In light of the above, I would like to submit that this battle was indeed spiritual and that it indeed has already occurred at the coming of Messiah Yeshua as Maschiach ben Yosef, and the spiritual forces he battled were the adversary (satan) himself and the forces under his command. Yeshua himself confirmed this much when he said the following to his disciples:
Now is the time for judgment on this world; now the prince of this world will be driven out. (Yochanan/John 12:31)
And here are his words regarding the spiritual battle that he came to wage vs. the supposed idyllic messianic peace that some claim he were suppose to bring (if he were a “true” Messiah):
Do not suppose that I have come to bring peace to the earth. I did not come to bring peace, but a sword. (Matityahu/Matthew 10:34)
An influential rabbi, academic and scholar Jacob Immanuel Schochet describes the details of the first messianic mission in this way:
The essential function of Mashiach ben Yossef is to prepare Israel for the final redemption, to put them into the proper condition in order to clear the way for Mashiach ben David to come. Of that ultimate redemption it is said, that if Israel repent (return to G-d) they shall be redeemed immediately (even before the predetermined date for Mashiach’s coming). If they will not repent and thus become dependent on the final date, “the Holy One, blessed be He, will set up a ruler over them, whose decrees shall be as cruel as Haman’s, thus causing Israel to repent, and thereby bringing them back to the right path.” In other words, if Israel shall return to G-d on their own and make themselves worthy of the redemption, there is no need for the trials and tribulations associated with the above account of events related to Mashiach ben Yossef. Mashiach ben David will come directly and redeem us.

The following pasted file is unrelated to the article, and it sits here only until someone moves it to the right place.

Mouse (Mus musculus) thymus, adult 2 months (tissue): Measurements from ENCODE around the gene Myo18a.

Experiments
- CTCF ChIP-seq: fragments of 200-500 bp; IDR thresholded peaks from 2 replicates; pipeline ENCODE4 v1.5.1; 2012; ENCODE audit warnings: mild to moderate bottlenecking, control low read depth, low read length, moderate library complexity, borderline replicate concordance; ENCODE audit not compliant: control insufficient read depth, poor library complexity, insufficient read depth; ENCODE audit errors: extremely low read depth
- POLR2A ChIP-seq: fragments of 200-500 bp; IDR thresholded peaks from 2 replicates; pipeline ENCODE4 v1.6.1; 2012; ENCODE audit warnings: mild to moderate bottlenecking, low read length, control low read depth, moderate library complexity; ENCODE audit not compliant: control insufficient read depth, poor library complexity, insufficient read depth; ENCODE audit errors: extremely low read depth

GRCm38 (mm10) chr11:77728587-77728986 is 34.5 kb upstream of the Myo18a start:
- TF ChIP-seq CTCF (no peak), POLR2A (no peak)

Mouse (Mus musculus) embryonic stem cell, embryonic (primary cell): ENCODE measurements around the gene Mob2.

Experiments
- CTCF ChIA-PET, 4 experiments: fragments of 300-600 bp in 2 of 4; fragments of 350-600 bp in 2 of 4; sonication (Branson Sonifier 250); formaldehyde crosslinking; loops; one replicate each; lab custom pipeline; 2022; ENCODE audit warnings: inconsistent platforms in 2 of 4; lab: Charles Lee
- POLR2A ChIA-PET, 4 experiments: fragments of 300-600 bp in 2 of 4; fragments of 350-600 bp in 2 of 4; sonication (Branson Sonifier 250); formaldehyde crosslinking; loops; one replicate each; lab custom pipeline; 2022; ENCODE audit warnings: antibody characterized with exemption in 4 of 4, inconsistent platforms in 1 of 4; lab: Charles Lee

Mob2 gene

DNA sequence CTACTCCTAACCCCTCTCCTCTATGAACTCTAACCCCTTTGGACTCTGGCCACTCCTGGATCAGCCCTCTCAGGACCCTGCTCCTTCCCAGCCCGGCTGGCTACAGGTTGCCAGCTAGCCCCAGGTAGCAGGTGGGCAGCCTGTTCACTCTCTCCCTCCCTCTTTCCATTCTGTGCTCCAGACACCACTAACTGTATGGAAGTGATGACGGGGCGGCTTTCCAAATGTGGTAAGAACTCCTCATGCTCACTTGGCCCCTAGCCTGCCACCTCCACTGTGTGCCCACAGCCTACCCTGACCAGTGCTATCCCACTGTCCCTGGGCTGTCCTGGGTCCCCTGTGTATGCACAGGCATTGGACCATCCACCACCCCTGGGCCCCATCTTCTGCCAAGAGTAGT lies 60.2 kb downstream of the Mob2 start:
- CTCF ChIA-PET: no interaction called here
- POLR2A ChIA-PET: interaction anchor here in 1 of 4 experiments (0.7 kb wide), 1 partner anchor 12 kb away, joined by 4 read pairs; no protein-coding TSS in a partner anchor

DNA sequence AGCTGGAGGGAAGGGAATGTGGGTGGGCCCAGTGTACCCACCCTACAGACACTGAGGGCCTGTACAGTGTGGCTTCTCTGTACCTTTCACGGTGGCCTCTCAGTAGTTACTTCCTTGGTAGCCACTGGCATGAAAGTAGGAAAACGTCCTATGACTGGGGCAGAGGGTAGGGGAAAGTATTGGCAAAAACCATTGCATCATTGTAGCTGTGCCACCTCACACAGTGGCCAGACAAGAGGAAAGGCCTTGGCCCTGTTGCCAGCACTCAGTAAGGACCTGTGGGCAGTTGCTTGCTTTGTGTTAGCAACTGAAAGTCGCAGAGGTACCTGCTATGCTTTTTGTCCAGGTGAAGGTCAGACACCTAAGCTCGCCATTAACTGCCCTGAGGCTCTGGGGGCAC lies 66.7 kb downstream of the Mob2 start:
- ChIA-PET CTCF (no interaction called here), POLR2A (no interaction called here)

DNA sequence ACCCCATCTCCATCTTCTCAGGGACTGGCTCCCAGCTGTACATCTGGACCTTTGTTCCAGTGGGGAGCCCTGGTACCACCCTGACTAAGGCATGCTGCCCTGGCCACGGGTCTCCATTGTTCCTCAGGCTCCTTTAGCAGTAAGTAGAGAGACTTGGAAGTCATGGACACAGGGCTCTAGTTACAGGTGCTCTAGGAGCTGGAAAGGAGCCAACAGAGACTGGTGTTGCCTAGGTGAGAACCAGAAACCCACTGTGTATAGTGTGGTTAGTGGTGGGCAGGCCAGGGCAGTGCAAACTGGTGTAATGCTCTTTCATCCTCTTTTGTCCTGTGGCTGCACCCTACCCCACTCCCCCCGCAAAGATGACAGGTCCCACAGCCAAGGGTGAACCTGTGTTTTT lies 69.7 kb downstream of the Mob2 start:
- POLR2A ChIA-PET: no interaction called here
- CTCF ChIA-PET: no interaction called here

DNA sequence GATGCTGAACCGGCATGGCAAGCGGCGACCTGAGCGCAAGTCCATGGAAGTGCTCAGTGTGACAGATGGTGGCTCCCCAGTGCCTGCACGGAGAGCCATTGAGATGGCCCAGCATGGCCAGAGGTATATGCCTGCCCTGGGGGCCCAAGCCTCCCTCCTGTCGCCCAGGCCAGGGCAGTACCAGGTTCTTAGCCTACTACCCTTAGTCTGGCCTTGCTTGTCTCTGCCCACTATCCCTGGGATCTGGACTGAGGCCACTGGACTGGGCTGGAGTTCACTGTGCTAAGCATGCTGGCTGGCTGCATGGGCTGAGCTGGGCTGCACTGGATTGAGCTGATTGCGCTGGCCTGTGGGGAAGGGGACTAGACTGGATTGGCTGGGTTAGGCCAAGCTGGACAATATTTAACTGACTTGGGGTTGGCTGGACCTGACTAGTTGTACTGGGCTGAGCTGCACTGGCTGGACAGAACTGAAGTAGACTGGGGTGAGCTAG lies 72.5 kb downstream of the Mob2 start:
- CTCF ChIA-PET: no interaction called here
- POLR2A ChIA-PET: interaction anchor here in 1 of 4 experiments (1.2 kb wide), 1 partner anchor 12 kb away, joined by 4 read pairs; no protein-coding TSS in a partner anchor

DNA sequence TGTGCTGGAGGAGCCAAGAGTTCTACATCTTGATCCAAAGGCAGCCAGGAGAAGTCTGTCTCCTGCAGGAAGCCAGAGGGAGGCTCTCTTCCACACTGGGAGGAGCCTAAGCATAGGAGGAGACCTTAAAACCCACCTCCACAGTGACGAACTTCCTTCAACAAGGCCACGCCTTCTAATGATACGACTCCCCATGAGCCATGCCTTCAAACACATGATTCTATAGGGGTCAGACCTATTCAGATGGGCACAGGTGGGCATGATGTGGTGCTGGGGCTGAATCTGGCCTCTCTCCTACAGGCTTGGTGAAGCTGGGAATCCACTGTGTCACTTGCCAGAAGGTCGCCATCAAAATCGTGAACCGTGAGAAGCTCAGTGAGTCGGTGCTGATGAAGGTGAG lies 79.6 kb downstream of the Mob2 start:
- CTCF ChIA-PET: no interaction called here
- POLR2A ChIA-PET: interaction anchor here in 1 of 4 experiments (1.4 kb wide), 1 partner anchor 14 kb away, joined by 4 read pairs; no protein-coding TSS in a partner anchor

No one can deny that Israel has certainly suffered many trials and tribulations since the coming of Messiah ben Joseph, just as it is also plain to see that the overhwhelming majority of Jews have yet to return to G-d. The obvious conclusion is that we, as a nation, are not yet worthy to usher in the coming of Messiah ben David.
It is also interesting that the Jewish tradition (not to mention our prophets) even supports the understanding that Israel will eventually mourn Mashiach ben Yosef as a nation, something that I attribute to the fact that the people of Israel as a whole did not recognize Yeshua when he came and will feel sorrow as a result:
[The] prophet Zechariah (12:10) describes the national mourning that will follow his death. (Rabbi Naftali Silberberg, Chabad.org, The Battle of Gog and Magog)
How strange it is for a Jewish ear to hear that Maschiach is to be killed. How strange it is to hear that Israel will mourn for their Messiah. How “goyish” is that!? That sounds too much like “that guy” that Jews are not suppose to even talk about. Surely, if Messiah is killed – he has failed! Since Yeshua did not bring everlasting peace when he came and was killed – he must have failed as Messiah (or so we are told)! Well, as I have shown above both the dual mission of Messiah and even Messiah’s death in the battle for Redemption is a very Jewish thing, something that both our prophets and our sages have taught, something that our rabbis still teach today.